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April 29, 2004 • Volume 12 Number 16

A picnic at the site of the former Lawrence farm in Chestnut Hill - and future location of the Bapst and Burns libraries - is shown in this photo from 1907, the year Boston College acquired the property. By 1913, the old farm had become the new campus for BC. (Photos courtesy of Boston College Archives)

New Chapter in a Shared History

BC-Archdiocese ties go all the way back to the University's beginnings

By Mark Sullivan
Staff Writer

Boston College's purchase of the Boston Archbishop's mansion and adjoining grounds is the latest chapter in a shared history between school and archdiocese that reaches back more than 150 years, says University Historian Thomas O'Connor, who as author of a history of the Church in Boston personifies the ties between the institutional neighbors at Commonwealth Avenue and Lake Street.

"Archbishop Sean O'Malley stated he was pleased the property would stay in the family, and that was an appropriate statement," said O'Connor. "BC and the Archdiocese are not only located in the same area: their whole history has been intertwined."

Inspired by a vision of a "college in the city" that would serve the sons of the growing Irish immigrant population, the third bishop of Boston, John Fitzpatrick, in the late 1840s asked Rev. John McElroy, SJ, to secure funds and a site for what would become Boston College, O'Connor said.

The new Jesuit college that eventually was chartered in 1863 was located in the South End, close to where Archbishop John Williams in the following decade would construct the Cathedral of the Holy Cross.

When Archbishop William O'Connell, an 1881 graduate of Boston College, looked to move archdiocesan operations from the congested South End to the open spaces of Brighton in the early 1900s, he encouraged BC to follow suit.

"With his sense of 'Romanita,' O'Connell looked westward to the suburbs of Brighton and Newton where a series of hills reminded him of the famous hills of Rome," O'Connor said. "In this area, where his predecessor, Archbishop Williams, had earlier established St. John's Seminary, he could create a 'little Rome.'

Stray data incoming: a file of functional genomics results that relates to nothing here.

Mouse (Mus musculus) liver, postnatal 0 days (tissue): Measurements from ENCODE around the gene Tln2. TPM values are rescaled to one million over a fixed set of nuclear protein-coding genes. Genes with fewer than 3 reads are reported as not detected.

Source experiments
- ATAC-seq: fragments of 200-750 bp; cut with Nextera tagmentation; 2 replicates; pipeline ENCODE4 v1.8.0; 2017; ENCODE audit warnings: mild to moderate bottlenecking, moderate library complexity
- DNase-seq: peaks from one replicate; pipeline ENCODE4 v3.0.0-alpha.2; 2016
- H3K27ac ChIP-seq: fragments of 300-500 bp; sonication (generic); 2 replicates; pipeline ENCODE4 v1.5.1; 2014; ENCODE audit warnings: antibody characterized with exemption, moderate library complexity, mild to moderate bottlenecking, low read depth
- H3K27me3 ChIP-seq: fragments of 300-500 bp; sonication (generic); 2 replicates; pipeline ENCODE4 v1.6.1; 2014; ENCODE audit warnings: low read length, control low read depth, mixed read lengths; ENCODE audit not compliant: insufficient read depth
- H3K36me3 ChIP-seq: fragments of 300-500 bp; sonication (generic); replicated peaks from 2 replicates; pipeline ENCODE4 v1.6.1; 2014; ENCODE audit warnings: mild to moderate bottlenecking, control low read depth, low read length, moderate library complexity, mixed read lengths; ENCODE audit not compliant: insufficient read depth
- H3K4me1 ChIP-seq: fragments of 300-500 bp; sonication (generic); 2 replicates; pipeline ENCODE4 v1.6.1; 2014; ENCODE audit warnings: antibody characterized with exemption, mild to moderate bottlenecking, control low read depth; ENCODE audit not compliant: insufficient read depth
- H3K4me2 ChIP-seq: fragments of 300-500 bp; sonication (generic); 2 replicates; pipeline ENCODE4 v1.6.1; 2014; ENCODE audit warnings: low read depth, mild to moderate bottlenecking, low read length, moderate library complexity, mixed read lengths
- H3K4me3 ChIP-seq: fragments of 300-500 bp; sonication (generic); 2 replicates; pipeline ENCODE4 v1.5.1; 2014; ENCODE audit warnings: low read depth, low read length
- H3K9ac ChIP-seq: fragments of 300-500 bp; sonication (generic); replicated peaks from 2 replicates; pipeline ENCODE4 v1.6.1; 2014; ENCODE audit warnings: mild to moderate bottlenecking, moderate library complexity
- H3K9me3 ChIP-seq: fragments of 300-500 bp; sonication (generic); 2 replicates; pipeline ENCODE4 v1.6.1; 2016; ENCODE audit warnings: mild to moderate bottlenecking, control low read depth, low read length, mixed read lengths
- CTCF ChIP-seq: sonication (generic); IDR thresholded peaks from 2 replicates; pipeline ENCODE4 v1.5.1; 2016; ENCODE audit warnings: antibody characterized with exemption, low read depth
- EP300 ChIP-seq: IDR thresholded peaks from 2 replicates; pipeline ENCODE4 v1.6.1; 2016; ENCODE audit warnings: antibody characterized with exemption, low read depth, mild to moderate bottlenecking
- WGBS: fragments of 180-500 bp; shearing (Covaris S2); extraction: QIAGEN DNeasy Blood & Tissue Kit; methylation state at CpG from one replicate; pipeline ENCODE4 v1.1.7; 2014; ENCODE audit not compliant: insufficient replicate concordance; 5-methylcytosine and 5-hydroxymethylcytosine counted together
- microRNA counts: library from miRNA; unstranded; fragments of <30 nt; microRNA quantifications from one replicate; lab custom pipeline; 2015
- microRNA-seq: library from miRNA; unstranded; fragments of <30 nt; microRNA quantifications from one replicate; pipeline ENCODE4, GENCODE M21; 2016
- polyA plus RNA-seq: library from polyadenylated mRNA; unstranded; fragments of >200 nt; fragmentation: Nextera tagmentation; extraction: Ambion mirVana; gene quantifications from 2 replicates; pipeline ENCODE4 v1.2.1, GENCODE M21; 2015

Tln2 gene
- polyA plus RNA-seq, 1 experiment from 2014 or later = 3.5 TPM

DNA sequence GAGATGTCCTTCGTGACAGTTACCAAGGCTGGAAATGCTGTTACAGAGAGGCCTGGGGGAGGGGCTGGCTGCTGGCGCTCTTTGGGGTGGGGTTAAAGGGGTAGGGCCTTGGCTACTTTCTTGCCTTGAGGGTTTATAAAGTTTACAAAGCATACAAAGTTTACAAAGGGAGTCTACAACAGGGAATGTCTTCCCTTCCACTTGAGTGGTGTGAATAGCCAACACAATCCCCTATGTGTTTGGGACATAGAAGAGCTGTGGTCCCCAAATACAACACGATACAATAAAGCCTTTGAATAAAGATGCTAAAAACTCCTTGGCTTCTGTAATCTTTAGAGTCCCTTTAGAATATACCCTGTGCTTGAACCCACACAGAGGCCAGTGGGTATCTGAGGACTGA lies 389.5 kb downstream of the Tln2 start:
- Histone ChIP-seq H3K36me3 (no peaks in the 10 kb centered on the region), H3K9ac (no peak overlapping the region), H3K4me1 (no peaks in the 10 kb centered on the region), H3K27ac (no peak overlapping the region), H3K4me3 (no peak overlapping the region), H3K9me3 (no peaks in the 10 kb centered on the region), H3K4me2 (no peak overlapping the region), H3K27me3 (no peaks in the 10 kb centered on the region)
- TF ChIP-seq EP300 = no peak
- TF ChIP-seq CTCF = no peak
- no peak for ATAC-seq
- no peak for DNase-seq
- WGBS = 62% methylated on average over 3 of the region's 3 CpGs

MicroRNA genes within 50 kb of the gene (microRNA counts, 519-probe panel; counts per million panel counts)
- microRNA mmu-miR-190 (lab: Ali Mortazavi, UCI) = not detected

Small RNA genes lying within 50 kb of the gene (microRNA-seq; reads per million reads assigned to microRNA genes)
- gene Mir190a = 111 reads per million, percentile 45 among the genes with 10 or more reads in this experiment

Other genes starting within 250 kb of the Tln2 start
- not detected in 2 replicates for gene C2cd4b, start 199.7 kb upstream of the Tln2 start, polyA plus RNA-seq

"It was in this area that he used a bequest from the B. F. Keith family to construct his new Italianate residence that became today's Cardinal's Residence. He also supplied funds to expand the seminary; supported the nearby St. Elizabeth's Hospital, which had also moved out from the South End; encouraged the establishment of Newton College in the Newton area, and vigorously supported the efforts of Fr. Thomas I. Gasson, SJ, to move Boston College out of the congested South End and into Chestnut Hill."

A 1926 photo shows 1881 graduate Cardinal William O'Connell, who as Boston Archbishop had encouraged Boston College to move from its South End location, walking the grounds of the Chestnut Hill campus. He is accompanied by (R-L) University President James Dolan, SJ, Walter Guyette of Lowell and Jesuit Vice Provincial James Kilroy, SJ.

In 1931, the 50th anniversary of by-then-Cardinal O'Connell's graduation from BC was marked at elaborate Commencement ceremonies with an honorary degree and by a barrage of press coverage, O'Connor said.

Ten years later, when BC sought to buy the Louis K. Liggett estate in Chestnut Hill, the cardinal insisted on donating the entire cost of the property, which a grateful Boston College named Cardinal O'Connell Hall. "This was one more example of the high regard in which Cardinal O'Connell held his alma mater," O'Connor said.

A 1926 image from the Boston College Archives shows Cardinal O'Connell, appearing very much a Prince of the Church in shimmering biretta, cassock and cape, walking the college grounds with black-robed BC President James Dolan, SJ, and other dignitaries.

Cardinal O'Connell was one of the hundreds of men Boston College has provided to the priesthood in Boston over the years.

Another was Cardinal Richard Cushing x'17, who left the Heights for the seminary, yet remained a devoted - and much beloved - son of the college. Cardinal Cushing presided at the dedications of Carney Hall, More Hall and the Cheverus, Fenwick and Fitzpatrick residence halls, and was influential in the founding of what is now the Connell School of Nursing, raising nearly a million dollars toward the nursing-school building that today bears his name.

Cardinal Cushing would mark the 1963 centennial of his alma mater by commissioning a commemorative book, The Crowned Hilltop, and by preaching at a Pontifical Mass of Thanksgiving at Holy Cross Cathedral.

A photo in the Boston College Archives shows Cardinal Cushing, accompanied by BC President Michael Walsh, SJ, in a familiar pose, with a shovelful of earth at a campus groundbreaking [see www.bc.edu/offices/omc/phdb/meta-elements/jpg/a-023-051-05h.jpg].

Now, with the milestone transfer of the archbishop's residence and grounds, Boston College builds its future in Brighton as the Archdiocese returns to its roots in the South End.

"I do see this as a 'Second Spring' for Boston College," O'Connor said. "I see it in terms of similar importance to the original move from the South End to Chestnut Hill. It's a new future for us."

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